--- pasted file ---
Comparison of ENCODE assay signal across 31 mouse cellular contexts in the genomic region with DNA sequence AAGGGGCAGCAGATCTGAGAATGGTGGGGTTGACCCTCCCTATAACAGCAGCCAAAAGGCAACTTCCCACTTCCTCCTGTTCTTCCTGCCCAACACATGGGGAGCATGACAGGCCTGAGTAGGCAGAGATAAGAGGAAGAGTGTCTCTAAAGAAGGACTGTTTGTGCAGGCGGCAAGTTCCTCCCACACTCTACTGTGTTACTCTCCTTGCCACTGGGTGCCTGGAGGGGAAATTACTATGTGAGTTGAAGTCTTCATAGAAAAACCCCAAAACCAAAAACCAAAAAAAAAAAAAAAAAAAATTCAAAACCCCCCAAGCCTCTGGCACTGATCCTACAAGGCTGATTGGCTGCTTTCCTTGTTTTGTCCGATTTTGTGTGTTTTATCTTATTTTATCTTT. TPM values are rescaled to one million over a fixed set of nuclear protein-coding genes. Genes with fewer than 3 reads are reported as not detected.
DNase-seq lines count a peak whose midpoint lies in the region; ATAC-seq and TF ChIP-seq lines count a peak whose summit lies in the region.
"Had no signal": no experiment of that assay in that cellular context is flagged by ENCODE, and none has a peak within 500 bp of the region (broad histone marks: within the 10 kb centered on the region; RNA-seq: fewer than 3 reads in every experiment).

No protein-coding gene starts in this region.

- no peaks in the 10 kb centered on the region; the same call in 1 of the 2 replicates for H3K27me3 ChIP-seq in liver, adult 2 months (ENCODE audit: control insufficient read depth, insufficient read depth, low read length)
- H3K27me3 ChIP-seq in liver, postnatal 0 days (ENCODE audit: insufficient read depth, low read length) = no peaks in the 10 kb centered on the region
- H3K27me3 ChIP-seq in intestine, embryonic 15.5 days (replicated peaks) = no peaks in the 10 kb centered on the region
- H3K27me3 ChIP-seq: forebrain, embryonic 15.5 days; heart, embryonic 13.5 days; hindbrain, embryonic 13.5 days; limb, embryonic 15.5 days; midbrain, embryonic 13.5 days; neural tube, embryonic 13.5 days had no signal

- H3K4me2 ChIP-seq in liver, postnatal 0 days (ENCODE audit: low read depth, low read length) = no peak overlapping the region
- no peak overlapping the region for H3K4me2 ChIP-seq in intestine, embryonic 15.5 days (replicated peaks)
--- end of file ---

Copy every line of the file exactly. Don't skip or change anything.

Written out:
Comparison of ENCODE assay signal across 31 mouse cellular contexts in the genomic region with DNA sequence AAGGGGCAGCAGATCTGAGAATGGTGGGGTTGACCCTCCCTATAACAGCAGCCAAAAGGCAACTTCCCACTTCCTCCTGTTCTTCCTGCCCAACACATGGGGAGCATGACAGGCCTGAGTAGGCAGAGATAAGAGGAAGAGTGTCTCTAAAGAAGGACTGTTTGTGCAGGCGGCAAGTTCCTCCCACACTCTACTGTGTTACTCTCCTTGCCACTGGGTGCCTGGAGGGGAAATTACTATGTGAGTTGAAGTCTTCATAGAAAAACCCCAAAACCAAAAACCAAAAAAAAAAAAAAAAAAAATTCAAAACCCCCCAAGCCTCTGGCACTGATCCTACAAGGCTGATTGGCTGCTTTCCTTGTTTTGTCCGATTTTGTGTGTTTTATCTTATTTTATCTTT. TPM values are rescaled to one million over a fixed set of nuclear protein-coding genes. Genes with fewer than 3 reads are reported as not detected.
DNase-seq lines count a peak whose midpoint lies in the region; ATAC-seq and TF ChIP-seq lines count a peak whose summit lies in the region.
"Had no signal": no experiment of that assay in that cellular context is flagged by ENCODE, and none has a peak within 500 bp of the region (broad histone marks: within the 10 kb centered on the region; RNA-seq: fewer than 3 reads in every experiment).

No protein-coding gene starts in this region.

- no peaks in the 10 kb centered on the region; the same call in 1 of the 2 replicates for H3K27me3 ChIP-seq in liver, adult 2 months (ENCODE audit: control insufficient read depth, insufficient read depth, low read length)
- H3K27me3 ChIP-seq in liver, postnatal 0 days (ENCODE audit: insufficient read depth, low read length) = no peaks in the 10 kb centered on the region
- H3K27me3 ChIP-seq in intestine, embryonic 15.5 days (replicated peaks) = no peaks in the 10 kb centered on the region
- H3K27me3 ChIP-seq: forebrain, embryonic 15.5 days; heart, embryonic 13.5 days; hindbrain, embryonic 13.5 days; limb, embryonic 15.5 days; midbrain, embryonic 13.5 days; neural tube, embryonic 13.5 days had no signal

- H3K4me2 ChIP-seq in liver, postnatal 0 days (ENCODE audit: low read depth, low read length) = no peak overlapping the region
- no peak overlapping the region for H3K4me2 ChIP-seq in intestine, embryonic 15.5 days (replicated peaks)